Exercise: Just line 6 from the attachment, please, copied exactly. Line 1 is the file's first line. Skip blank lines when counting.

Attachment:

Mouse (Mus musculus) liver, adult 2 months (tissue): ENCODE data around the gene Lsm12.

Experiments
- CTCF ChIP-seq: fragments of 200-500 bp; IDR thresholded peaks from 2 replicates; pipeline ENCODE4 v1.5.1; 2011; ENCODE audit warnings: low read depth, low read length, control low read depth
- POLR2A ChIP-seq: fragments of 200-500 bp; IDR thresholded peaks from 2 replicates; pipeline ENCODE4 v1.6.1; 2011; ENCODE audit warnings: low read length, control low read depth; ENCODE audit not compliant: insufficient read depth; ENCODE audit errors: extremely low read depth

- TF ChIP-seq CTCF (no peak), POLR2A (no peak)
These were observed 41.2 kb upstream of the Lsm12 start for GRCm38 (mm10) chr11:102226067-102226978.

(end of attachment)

These were observed 41.2 kb upstream of the Lsm12 start for GRCm38 (mm10) chr11:102226067-102226978.